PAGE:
This reproduction of a remarkable photo by William Egglestone shows Elvis Presley's personal office shortly after his death. At the bottom of the pile of books at the right is a copy of the 1973 edition of The Divine Principle
Elvis Presley impacted American and world culture in a major way. The raw energy of his performances and early recordings helped unleash the youthful passions that led to the sexual revolution in the 1960s. At the same time, his blending of R & B and country music styles did much to break down the racial barriers which continued to plague American society since slavery time.
On a personal level, Elvis maintained a strong belief in God and spirituality throughout his life. Not only did he consistently play and sing gospel music privately, he also performed it publicly — and often — after his 1968 comeback. He was also a searcher, delving into various forms for spirituality. A photo taken shortly after his death even shows a copy of the 1973 edition of The Divine Principle on his credenza under his portrait.  How he got the book remains a mystery.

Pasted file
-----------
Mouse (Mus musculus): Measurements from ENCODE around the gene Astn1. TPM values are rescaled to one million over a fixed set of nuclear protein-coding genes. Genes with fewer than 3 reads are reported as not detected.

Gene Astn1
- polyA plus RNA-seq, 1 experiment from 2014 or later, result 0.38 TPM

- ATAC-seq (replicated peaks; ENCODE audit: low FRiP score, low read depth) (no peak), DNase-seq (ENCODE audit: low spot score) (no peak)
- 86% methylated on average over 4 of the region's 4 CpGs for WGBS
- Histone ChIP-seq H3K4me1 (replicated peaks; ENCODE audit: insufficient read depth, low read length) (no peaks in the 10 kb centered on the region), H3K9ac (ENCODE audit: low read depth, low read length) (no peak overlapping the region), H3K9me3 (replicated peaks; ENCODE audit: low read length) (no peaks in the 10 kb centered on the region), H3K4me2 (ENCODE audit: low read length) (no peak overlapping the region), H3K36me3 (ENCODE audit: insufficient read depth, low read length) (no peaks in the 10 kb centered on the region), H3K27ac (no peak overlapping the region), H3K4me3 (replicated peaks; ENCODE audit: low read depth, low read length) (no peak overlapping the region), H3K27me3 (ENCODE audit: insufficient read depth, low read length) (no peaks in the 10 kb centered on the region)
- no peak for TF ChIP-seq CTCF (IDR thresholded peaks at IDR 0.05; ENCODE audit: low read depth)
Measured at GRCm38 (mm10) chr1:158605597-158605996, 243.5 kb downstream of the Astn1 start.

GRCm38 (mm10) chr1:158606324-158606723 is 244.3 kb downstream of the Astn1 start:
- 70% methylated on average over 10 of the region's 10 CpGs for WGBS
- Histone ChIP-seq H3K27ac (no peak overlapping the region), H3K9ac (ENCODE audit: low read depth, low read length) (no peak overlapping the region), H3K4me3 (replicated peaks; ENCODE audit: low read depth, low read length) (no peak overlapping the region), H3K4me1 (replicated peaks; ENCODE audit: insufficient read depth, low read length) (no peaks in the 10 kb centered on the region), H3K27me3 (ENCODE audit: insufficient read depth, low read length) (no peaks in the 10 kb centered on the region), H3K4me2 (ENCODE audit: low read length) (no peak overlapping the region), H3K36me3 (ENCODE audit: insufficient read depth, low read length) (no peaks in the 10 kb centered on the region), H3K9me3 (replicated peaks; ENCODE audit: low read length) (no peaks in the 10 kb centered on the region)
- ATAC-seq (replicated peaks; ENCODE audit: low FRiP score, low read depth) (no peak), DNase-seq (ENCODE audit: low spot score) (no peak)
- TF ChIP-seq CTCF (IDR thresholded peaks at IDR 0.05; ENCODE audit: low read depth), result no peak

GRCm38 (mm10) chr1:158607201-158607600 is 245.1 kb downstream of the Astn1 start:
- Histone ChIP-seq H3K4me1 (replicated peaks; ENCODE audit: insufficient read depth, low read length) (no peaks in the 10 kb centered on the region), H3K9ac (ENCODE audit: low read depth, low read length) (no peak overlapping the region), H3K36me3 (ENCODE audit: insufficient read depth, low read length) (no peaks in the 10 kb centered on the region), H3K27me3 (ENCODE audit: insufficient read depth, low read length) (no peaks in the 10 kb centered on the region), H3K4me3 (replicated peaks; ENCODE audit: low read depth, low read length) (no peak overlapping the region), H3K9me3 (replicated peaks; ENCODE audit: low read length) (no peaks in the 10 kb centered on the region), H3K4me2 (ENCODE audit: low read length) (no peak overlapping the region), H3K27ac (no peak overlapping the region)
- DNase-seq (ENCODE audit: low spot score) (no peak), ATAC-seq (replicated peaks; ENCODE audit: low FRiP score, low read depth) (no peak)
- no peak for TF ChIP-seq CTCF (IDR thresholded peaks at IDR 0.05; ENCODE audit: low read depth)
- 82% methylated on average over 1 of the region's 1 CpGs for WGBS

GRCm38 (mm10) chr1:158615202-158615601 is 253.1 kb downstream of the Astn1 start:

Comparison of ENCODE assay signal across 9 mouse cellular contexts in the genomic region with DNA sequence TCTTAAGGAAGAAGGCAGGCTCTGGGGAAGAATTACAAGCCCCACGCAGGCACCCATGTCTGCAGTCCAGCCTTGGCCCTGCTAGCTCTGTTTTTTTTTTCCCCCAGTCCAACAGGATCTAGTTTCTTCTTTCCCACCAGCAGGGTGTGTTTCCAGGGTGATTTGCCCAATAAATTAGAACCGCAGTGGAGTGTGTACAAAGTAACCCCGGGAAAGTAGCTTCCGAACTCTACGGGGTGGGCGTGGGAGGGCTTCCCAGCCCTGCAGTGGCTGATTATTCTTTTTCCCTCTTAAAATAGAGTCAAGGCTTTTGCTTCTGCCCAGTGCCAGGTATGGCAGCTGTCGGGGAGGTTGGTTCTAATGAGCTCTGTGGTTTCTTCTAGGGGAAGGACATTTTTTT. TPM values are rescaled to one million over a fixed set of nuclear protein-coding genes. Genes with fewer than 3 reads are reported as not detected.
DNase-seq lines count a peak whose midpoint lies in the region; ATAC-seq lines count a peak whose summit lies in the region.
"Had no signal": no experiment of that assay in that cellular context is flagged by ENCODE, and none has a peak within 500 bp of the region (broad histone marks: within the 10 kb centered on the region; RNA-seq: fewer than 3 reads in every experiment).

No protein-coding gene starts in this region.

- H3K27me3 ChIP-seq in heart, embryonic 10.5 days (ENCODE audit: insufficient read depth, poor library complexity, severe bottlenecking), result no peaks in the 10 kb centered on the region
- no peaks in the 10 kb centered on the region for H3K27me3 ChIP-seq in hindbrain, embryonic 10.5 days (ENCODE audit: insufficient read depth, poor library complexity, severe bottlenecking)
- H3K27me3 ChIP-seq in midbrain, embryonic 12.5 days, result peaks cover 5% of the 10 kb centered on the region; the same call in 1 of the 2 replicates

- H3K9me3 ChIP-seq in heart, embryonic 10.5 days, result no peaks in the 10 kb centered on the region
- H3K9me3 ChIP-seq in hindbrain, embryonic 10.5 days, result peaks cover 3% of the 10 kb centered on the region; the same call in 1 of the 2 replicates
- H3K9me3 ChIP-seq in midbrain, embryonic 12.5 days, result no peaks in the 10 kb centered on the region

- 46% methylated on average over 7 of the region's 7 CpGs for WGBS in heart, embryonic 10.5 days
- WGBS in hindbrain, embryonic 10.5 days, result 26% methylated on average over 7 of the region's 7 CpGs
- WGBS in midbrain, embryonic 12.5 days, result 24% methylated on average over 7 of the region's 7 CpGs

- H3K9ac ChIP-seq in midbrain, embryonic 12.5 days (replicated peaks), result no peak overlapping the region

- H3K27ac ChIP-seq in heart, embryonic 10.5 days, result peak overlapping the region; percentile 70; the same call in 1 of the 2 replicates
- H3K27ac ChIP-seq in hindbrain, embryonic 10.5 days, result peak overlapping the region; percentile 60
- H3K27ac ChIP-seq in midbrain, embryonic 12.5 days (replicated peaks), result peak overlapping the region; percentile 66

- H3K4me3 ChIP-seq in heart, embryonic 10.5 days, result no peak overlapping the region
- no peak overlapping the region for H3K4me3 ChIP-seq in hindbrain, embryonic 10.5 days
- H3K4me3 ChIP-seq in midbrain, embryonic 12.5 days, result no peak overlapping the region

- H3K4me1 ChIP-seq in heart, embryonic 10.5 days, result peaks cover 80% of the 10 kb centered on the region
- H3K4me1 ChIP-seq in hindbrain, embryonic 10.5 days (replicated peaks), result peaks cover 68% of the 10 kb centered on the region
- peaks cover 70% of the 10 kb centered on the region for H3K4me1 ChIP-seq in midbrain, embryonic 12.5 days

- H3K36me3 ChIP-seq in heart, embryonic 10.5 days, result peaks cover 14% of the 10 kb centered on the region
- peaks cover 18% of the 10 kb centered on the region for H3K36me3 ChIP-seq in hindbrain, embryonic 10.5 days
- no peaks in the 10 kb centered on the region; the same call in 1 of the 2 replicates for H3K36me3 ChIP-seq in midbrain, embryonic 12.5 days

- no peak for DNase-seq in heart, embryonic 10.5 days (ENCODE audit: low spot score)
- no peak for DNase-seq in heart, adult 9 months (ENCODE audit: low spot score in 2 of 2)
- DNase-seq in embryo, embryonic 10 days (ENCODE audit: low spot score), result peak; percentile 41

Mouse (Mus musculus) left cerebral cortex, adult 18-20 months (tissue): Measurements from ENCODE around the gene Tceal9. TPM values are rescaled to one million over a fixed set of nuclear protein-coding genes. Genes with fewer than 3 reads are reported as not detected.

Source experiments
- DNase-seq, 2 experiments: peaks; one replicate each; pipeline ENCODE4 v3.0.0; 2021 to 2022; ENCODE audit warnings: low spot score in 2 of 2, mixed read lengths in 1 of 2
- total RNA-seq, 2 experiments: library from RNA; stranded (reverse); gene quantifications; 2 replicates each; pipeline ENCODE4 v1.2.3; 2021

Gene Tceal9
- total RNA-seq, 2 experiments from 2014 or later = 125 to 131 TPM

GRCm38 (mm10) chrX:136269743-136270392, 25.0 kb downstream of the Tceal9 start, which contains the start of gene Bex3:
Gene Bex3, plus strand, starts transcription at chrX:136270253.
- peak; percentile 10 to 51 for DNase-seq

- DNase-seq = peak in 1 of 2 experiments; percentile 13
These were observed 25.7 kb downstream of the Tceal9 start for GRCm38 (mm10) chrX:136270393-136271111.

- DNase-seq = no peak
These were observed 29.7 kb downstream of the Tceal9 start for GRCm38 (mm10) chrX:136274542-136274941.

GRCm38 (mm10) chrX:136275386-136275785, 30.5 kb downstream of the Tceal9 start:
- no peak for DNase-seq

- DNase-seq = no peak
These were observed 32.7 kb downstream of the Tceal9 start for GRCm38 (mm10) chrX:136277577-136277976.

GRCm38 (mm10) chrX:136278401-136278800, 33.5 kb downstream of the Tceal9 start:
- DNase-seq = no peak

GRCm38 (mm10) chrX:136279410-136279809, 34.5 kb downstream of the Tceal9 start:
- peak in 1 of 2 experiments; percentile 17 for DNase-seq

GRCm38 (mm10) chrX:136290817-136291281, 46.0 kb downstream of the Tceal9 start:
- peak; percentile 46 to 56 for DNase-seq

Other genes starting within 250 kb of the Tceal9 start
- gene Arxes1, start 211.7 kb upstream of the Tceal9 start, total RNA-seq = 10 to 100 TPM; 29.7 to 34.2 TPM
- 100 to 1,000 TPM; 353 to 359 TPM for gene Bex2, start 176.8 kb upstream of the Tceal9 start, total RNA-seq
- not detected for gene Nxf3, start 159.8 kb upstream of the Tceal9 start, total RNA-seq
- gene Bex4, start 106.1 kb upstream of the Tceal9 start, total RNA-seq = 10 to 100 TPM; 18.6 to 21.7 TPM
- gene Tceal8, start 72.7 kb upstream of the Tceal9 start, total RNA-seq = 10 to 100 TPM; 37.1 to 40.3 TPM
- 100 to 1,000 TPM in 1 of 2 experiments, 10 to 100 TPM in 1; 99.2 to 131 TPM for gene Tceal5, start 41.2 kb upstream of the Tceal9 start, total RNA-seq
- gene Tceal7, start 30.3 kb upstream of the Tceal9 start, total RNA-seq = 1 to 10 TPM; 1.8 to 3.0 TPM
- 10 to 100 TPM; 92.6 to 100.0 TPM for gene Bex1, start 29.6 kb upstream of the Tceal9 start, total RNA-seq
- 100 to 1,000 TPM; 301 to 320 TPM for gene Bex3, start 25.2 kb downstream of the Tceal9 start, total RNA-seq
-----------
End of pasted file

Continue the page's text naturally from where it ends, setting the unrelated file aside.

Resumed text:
Another interesting connection to the Unification Movement is that Mitsuharu Ishii, who assisted in several of Reverend Sun Myung Moon's cultural endeavors, was in negotiations with Colonel Tom Parker in 1977 to bring Elvis to Japan. Mr. Ishii brought Reverend Moon to see a Presley performance in Las Vegas sometime early that year in connection with the possible tour. Reverend Moon advised him that the plan would not reach fruition. "He is a sick man," Ishii recalls Reverend Moon saying, "and will not live long."